25. A Piece of Cake (23:49) (Originally aired May 9, 1987)
The second flashback episode of the season takes viewers through memories of birthday parties gone hilariously wrong, including the first of several scenes throughout the series that take place in the past with a young Sophia and Dorothy.

26. Empty Nest (24:50) (Originally aired May 16, 1987)
Golden Girls gave birth to several spin-off shows, the first and most successful of which was Empty Nest in its second season, capitalizing on the show's initial popularity. As you might have guessed from the title, this episode serves not only as the Golden Girls second season finale but also as the pilot for Empty Nest. As such, the majority of the episode focuses on Renee (Rita Moreno), one of the girls' friends who feels alone with her children off at college and her husband, Dr. George Corliss (Paul Dooley), always at work. On the advice of her friends, Renee decides to take her "empty nest syndrome" to her husband, but her concerns fall on deaf ears. The remainder of the episode is spent following these two new characters and largely takes place in their home. Renee is presented as if she’s always been part of the show, leaving viewers feeling a bit lost. It's really much more boring than it is funny; the highlights are the scenes that (randomly) incorporate the Golden characters, who live just down the street. It's probably for this reason that the creators ditched this concept and when Empty Nest premiered as its own series a year and a half later, it featured a new cast, premise, and pilot. Only two things remained the same: David Leisure, who stuck around from this episode to the new series, although it was as a different character, and the presence of the four girls, especially Sophia (who would join the Empty Nest cast for its last two years). The spin-off went on to become popular, but as this episode neither concludes the second season of this show or truly launches the new one, it's a bit of a disappointment, but is part of the Golden Girls canon nonetheless.

Eighty shmeighty! Sophia is out to run a marathon! An inflated Blanche auditions in "The Actor."


While the show itself improved in its second season, its DVD presentation did not. The show is correctly presented in the "fullscreen" aspect ratio of 1.33:1. There's a considerable amount of grain in many scenes, mild ringing occurs around edges, and it sometimes looks too dark. However, the second season first aired nearly twenty years ago, so some lapse in video quality is excusable. There's certainly improvement over the quality of syndicated television, and it's never so bad that it's distracting (with one exception: the episode "Son-in-Law Dearest" for some reason suffers from constantly fluctuating brightness and vibrancy of color).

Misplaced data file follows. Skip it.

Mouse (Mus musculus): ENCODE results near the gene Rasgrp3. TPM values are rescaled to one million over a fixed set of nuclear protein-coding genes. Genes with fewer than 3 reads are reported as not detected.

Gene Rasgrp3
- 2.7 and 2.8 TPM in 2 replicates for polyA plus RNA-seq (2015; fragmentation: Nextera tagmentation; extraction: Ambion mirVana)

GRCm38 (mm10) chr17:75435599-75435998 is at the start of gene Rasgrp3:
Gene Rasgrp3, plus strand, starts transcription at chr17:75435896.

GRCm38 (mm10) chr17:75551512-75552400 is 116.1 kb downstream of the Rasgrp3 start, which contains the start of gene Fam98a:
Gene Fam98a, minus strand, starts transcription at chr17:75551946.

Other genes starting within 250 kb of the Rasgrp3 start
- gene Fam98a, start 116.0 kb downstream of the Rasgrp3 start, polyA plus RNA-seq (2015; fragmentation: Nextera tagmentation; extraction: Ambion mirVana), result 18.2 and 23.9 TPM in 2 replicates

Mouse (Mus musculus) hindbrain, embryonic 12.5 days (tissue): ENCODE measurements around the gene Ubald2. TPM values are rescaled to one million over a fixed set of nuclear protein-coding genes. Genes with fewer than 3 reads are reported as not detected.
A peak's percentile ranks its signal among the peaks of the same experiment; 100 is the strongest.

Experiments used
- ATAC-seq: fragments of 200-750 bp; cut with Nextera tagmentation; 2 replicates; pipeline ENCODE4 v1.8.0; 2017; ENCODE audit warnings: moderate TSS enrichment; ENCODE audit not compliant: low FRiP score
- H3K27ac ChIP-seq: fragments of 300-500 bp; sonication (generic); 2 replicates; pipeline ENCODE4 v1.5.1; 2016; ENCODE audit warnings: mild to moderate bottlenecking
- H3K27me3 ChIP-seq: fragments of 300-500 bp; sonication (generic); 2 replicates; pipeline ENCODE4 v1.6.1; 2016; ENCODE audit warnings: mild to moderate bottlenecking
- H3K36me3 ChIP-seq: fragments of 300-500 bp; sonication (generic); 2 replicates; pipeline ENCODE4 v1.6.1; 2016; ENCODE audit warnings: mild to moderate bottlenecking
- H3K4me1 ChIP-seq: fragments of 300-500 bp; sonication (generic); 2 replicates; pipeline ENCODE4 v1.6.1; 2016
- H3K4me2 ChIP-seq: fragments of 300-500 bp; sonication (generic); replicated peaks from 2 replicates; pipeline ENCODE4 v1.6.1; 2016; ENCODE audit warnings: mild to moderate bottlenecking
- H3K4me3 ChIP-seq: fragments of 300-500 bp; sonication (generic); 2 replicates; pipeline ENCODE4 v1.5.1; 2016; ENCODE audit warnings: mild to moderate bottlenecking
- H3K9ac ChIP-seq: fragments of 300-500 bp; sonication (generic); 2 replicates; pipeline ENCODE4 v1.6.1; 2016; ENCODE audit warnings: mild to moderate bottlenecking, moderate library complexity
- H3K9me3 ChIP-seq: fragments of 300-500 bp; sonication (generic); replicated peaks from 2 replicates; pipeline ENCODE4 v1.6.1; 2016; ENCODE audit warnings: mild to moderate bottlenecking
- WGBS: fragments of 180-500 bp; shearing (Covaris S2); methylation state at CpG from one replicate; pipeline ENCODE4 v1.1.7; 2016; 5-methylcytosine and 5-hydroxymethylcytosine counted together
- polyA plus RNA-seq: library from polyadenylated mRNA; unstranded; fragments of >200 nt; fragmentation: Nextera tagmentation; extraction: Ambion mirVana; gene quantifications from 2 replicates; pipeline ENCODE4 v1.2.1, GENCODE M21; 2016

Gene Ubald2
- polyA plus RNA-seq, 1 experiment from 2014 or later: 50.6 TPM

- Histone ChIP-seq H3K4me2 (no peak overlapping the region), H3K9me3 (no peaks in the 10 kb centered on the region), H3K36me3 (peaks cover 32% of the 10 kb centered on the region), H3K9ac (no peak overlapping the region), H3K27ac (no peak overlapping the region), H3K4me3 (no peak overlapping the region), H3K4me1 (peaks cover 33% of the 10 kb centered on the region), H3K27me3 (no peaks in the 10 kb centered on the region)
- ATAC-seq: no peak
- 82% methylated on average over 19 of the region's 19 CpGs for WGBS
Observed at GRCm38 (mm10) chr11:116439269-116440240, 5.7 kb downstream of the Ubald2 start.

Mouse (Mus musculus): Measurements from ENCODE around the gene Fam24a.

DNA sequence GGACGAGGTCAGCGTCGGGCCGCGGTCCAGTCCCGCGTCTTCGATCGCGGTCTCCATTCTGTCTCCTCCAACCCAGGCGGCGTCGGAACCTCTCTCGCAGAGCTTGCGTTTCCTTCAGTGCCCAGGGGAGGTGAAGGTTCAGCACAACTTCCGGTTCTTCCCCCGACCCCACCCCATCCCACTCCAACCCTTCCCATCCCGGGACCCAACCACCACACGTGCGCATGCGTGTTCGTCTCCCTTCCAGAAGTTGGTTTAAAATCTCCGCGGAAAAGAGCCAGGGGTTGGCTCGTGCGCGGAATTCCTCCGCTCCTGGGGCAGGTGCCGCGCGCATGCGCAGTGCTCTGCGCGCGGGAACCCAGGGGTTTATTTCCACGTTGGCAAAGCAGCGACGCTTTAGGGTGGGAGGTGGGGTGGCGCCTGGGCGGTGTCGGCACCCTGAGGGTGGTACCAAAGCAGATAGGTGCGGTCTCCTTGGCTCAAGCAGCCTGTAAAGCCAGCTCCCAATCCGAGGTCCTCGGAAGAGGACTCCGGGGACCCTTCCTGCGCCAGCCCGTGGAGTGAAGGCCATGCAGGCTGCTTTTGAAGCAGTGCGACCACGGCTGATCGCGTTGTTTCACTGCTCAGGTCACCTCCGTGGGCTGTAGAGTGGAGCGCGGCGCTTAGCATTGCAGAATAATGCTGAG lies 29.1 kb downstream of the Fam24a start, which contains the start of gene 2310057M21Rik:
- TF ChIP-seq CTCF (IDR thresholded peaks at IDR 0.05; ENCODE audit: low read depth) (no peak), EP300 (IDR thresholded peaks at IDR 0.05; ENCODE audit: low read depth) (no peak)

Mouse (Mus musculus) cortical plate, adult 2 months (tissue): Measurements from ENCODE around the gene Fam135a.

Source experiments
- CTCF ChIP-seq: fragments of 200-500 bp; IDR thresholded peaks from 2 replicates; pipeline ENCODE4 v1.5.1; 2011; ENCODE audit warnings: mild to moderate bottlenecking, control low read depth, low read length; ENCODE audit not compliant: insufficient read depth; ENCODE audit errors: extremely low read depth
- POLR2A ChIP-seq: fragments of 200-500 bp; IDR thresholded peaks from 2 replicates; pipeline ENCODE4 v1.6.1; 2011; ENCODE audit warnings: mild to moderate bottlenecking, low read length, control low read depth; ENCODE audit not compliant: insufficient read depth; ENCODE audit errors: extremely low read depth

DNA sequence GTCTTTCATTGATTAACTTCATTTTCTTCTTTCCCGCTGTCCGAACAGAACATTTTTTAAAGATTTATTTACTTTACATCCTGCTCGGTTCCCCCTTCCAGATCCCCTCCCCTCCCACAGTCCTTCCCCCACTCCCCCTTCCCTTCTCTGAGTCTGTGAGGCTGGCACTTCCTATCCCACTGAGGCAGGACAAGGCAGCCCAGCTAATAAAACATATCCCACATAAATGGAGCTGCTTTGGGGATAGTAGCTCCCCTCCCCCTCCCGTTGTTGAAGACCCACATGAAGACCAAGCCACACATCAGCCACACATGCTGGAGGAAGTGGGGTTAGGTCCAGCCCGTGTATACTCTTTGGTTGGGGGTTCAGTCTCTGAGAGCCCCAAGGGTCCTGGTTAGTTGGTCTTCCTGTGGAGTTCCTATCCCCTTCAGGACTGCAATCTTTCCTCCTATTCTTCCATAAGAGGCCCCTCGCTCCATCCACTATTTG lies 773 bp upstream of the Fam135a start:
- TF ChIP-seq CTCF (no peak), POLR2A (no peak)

Audio comes by way of a Dolby Digital Mono track, much to the dismay of many fans. I'm not sure in which way the early seasons' audio was originally broadcast, and a fair amount of research has been unable to turn up a credible, authoritative answer. If it's always been in stereo sound, there doesn't seem to be any explanation for why it isn't presented that way here. To be honest, though, it doesn't amount to a great deal of difference in the end. Television sitcoms, especially those dating back to the 1980s or earlier, are not created or known for their dynamic soundtrack. There's dialogue, music, a laugh track, and the occasional sound effect, all of which are heard here with ease and without flaw. The mono track still plays through the left and right speakers equally. A Dolby Digital 2.0 Stereo track would have perhaps added a little, but not very much. For future releases, I certainly urge Buena Vista to present episodes in the way they were originally intended to be heard. Hopefully that's the case here, but even if it isn't, everything sounds fine.

Blanche's birthday party guest list. Crime fighting gets scary in "To Catch a Neighbor."


Columbia-Tristar has "Seinfeld", Warner Brothers has "Friends", and Buena Vista has "The Golden Girls." From the time it premiered twenty years ago to this very day in syndication, it is one of the most-watched shows on television, especially among young women, though it rates well with both genders and all ages. It spawned three series of its own and its reunion special on Lifetime set a new ratings record for the network.
To be sure, it has a very large fan base and is a valuable commodity for the studio. That makes it all the more disheartening to see the aforementioned shows receive stellar DVD releases with things like audio and text commentaries from cast and crew, deleted segments, behind-the-scenes featurettes, and interviews, to name a few; yet for the second time, a complete season of Buena Vista's equivalent mega-hit comes to DVD with only one flimsy bonus feature that yet again pokes fun at the show's fashions, among other things.

This time it's the "Go For The Gold Trivia Challenge," in which brief clips from the second season are shown, followed by related questions. Just when the feature had some promise of substance, though, questions completely abstract from the show itself show up. A typical question is something like "What percentage of women in nursing homes still see a manicurist?" with three believable options and one outrageous one. A few of the questions are accompanied by jokes about the show and they occasionally ask about the show itself, but when they do, it's either an annoying detail about some object in the background or something painfully obvious to anyone who has just watched all the episodes. Of course it takes its fair share of cheap shots at the series as well.